Pirates of Penzance Review - The Tropical Original of the Hypocrites' Winter Rep

Frederick (Doug Pawlik) learns of his pirate clause

My enormous crush on the Hypocrites has grown to such a degree that it is difficult to hide - I’ve now seen two out of the three Gilbert & Sullivan shows in rep right now and avidly await the mood-changer of Halena Kays’ take on Samuel Beckett’s Endgame coming up in their season. These three delectable Gilbert & Sullivan sweets are an innovative, non-denominational, family friendly kind of an experience that will pull you out of hibernation both in holiday and (even worse) post-holiday seasons. Audience members of all ages attended, ran around, each age demographic dissolving into a fit of giggles. I came first to see H.M.S. Pinafore knowing nothing from that late 19th Century duo, but I learned very quickly about it through the self aware, campy, fun atmosphere adapter-director Sean Graney and his ensemble conjured. That atmosphere was still present in this tightly directed and crafted show (over the course of a 5 year, multi-city run, the ensemble knows the show throughout), however - maybe it was the matinee performance, or a different audience vibe, or something, but I enjoyed Pinafore more, and I also found it to be a better production.

The Gilbert & Sullivan Rep Ensemble

The pairing of H.M.S. Pinafore and Pirates of Penzance inherently establishes an arena of comparison - both Penzance and Pinafore are set at sea, centering on lovers torn apart and fighting against concepts (social class in Pinafore, sense of duty in Penzance) featuring meddling parents and grotesque older characters straight out of commedia, and are similarly composed and musically adapted operettas. Graney makes a striking choice with the gender reversal and costuming in Pinafore, but it was made clear to me that Penzance was the oldest and most well known of the three. In Penzance, a young pirate apprentice Frederick (Doug Pawlik) is freed from a bond to a tender-hearted pirate crew, and immediately falls in love with Mabel, the Major-General (Matt Kahler)’s daughter. When a secret clause in Frederick’s apprenticeship comes to light, he learns that because he is a Leap baby (technically an 8-year-old boy) and owes 63 more years to the pirates, pulling him away from his faithful and banjo-toting Mabel (Christine Stulik). The plot is a classic, made more relatable by the amount of modern fun infused into the adaptation - admittedly, I hid behind an inflatable dolphin with two 8-year-olds, I even got to wave the Jolly Roger with my best friend. But the entire cast was not fully in it, and it was also a struggle at times to both hear and comprehend the content of the music.

Stulik as the lover, Mabel


Stulik’s double casting as both Ruth, Frederick’s homely nursemaid, and Mabel was both controlled, exacting, and hilariously fun - as are all the roles I’ve seen her in. Mabel’s vocal parts are tough, and she hit it, but it was often difficult to understand her, and most of her character’s relationships in the play. A lot of the cast seemed to do the same, acting for just their parts, their relationships didn’t really extend past themselves - which was so jarring, because I found Pinafore to be such a cohesive ensemble piece. The two major exceptions to this statement are Kahler as the Major-General and Shawn Pfautsch playing a pirate and police officer in the ensemble. Kahler is an aggressively joyous force onstage: from his celebration, to his sorrowful keening, to his just a little pompous rendition of the operatta’s iconic song because he WAS the very model of a modern Major-General. Equal in vocal capability and pure presence was Pfautsch: as an ensemble member he stood out by making everyone else look fantastic, and he possessed this clarity in his singing voice and in his very selective moments of comedy. Those two were exemplary out of an already good ensemble, however, I wished to see as much brightness throughout.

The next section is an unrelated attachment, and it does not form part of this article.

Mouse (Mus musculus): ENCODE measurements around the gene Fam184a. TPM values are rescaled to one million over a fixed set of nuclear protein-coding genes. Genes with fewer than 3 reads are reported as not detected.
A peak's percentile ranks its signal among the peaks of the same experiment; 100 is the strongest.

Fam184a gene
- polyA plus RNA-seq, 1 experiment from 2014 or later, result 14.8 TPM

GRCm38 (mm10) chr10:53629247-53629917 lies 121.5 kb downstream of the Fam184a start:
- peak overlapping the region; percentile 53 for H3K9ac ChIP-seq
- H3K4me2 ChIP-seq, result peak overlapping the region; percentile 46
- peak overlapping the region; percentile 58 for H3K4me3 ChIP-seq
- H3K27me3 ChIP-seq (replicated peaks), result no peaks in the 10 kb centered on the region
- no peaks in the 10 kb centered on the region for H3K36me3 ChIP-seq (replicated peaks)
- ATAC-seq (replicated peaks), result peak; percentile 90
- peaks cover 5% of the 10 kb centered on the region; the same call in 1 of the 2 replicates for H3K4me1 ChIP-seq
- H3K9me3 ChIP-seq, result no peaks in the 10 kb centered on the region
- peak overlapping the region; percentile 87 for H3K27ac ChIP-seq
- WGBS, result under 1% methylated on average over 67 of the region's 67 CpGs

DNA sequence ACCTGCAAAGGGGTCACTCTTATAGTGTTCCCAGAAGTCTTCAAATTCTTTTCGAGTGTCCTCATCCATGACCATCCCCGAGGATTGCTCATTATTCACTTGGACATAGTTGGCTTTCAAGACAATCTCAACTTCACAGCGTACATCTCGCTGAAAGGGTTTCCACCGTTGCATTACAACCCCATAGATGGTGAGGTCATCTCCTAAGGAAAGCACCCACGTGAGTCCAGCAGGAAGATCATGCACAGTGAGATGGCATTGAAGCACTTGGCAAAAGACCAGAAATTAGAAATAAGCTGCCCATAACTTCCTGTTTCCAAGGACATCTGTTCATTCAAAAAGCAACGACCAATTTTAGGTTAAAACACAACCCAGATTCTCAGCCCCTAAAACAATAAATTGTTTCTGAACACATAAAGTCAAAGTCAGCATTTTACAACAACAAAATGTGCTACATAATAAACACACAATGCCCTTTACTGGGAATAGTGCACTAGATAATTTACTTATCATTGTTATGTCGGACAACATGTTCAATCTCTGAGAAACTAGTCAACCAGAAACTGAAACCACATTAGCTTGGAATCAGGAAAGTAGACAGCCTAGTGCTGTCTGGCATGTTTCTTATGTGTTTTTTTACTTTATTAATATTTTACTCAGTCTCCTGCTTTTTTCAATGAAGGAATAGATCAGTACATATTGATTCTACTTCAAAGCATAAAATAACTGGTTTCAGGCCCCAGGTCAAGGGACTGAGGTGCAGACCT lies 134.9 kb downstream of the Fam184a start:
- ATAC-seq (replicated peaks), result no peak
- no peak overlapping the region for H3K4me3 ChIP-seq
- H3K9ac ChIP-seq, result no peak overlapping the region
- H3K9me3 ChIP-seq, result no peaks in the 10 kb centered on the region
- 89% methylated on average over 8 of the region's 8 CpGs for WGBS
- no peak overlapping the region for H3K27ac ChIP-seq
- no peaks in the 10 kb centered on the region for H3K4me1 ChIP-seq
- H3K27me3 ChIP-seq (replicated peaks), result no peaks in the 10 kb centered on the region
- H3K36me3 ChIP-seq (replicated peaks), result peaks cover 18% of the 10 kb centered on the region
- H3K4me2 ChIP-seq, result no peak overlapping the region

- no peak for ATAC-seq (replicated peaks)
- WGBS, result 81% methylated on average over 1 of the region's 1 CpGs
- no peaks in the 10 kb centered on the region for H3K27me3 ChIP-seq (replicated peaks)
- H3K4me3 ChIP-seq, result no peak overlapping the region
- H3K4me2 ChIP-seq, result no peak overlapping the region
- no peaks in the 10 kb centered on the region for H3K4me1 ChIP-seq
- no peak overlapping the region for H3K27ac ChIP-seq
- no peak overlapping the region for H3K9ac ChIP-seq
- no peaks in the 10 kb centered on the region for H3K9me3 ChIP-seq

The Modern Major-General

Real Talk: Definitely go see the Hypocrites’ Pirates of Penzance, as well as H.M.S. Pinafore and The Mikado, it’s a repertory that will not disappoint. Maybe you’ll have a different experience than my most recent viewing, largely because of the spritely energy of this company’s ensemble. It is a bright winter pick-me-up you don’t want to miss. There are only three weeks left to catch each show of the Gilbert & Sullivan Rep at The Den Theatre, 1329-1333 N. Milwaukee Ave. For a detailed schedule of individual performances, please visit www.the-hypocrites.com. There will be a marathon of all three productions on Saturday, February 7 at 11 am (H.M.S. Pinafore), 3 pm (The Mikado) and 8 pm (The Pirates of Penzance).

Photos by Evan Hanover

Top of Page

Join Splash Magazines

Feature Article

Tempflow™ and Tempur-Pedic® Reviews - What 35 Hours of Research Uncovered

Want Your Business to Male a Splash
<!-- #wrapper -->